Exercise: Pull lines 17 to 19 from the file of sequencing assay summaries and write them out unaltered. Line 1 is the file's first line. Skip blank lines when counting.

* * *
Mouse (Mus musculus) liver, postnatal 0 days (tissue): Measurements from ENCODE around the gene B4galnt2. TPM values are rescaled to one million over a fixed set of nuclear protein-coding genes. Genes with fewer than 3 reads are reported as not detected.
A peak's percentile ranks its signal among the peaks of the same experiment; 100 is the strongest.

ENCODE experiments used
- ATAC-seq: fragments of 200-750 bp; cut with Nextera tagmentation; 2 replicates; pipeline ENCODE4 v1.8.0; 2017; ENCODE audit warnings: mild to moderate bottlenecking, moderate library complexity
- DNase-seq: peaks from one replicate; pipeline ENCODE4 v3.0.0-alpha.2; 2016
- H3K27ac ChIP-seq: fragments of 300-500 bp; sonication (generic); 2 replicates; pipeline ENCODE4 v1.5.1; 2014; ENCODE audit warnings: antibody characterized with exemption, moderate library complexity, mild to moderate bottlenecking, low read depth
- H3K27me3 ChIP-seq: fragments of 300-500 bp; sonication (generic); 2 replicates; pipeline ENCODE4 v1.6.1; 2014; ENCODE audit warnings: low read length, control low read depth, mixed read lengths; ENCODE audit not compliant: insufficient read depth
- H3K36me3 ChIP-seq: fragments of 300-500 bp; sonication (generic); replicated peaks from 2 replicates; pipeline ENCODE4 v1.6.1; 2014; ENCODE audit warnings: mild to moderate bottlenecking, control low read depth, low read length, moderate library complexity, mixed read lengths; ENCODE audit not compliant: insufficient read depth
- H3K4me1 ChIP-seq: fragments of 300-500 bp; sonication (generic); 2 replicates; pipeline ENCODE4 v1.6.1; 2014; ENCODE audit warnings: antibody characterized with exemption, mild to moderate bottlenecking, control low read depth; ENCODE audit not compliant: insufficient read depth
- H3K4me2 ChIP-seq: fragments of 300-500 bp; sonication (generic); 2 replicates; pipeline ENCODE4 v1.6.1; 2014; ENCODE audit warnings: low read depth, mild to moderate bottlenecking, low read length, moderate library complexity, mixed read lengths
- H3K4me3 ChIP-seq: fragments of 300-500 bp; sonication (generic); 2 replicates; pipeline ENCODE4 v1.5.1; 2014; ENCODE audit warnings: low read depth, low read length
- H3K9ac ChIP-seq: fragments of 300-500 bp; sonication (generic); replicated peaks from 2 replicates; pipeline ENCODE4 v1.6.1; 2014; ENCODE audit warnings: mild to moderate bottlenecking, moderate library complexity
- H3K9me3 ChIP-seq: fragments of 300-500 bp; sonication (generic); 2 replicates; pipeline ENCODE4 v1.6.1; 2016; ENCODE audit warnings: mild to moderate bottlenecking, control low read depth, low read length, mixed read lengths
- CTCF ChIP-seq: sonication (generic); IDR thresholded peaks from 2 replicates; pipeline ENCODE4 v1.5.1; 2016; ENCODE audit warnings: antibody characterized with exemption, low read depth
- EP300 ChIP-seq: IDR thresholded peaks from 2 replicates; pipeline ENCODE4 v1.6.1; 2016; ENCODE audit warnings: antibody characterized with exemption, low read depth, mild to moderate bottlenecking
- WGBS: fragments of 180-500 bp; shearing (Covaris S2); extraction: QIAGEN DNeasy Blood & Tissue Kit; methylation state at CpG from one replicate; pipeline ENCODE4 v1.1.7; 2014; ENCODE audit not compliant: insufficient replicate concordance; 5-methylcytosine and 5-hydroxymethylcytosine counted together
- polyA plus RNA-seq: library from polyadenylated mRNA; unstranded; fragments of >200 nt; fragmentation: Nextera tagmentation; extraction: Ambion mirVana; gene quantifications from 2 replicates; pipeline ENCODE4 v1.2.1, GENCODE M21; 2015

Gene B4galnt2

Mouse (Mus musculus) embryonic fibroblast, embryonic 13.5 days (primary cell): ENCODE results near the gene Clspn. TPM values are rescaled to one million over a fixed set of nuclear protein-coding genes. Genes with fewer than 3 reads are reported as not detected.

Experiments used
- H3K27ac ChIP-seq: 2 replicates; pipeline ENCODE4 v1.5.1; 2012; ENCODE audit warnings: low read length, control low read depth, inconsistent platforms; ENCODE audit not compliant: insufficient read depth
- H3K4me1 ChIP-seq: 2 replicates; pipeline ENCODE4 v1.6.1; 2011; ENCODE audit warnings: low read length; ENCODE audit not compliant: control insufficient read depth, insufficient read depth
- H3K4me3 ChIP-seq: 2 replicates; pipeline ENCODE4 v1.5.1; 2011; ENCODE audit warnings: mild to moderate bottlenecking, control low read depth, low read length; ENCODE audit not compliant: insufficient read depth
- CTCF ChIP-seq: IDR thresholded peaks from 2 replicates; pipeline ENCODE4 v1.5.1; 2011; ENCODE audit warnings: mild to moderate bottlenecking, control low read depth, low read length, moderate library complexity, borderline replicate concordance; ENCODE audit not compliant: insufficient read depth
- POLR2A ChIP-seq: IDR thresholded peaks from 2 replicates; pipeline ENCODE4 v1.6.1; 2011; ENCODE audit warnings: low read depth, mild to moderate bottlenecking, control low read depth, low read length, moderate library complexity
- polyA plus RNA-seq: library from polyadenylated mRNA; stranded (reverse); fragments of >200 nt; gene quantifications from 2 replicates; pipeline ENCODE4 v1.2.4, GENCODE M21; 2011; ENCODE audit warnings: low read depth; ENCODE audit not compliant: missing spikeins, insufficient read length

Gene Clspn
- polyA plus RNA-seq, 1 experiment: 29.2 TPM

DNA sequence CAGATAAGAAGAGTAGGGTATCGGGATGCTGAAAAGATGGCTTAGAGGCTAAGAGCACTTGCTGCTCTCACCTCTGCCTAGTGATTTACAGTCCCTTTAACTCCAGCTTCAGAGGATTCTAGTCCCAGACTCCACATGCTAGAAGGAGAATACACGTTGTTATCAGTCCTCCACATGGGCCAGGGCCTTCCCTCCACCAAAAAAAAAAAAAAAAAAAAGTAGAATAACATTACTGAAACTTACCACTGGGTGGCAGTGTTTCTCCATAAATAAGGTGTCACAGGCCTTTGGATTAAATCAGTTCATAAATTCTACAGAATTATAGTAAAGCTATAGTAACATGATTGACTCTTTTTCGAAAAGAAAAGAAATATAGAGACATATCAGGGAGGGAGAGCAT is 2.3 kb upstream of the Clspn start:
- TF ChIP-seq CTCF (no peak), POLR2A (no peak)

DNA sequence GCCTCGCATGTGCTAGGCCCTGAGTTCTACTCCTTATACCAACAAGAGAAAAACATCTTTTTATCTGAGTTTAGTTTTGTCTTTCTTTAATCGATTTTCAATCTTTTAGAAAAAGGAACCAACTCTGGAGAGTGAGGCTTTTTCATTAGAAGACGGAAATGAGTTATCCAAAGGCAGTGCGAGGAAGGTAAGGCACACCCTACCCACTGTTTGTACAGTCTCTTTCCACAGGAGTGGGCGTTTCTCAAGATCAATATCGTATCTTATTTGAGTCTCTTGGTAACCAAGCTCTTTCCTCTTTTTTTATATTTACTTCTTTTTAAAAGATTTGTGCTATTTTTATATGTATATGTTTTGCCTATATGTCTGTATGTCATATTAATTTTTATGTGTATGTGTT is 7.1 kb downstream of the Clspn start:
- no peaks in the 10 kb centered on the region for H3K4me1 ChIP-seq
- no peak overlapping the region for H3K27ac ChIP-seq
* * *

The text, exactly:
- polyA plus RNA-seq: library from polyadenylated mRNA; unstranded; fragments of >200 nt; fragmentation: Nextera tagmentation; extraction: Ambion mirVana; gene quantifications from 2 replicates; pipeline ENCODE4 v1.2.1, GENCODE M21; 2015

Gene B4galnt2

Mouse (Mus musculus) embryonic fibroblast, embryonic 13.5 days (primary cell): ENCODE results near the gene Clspn. TPM values are rescaled to one million over a fixed set of nuclear protein-coding genes. Genes with fewer than 3 reads are reported as not detected.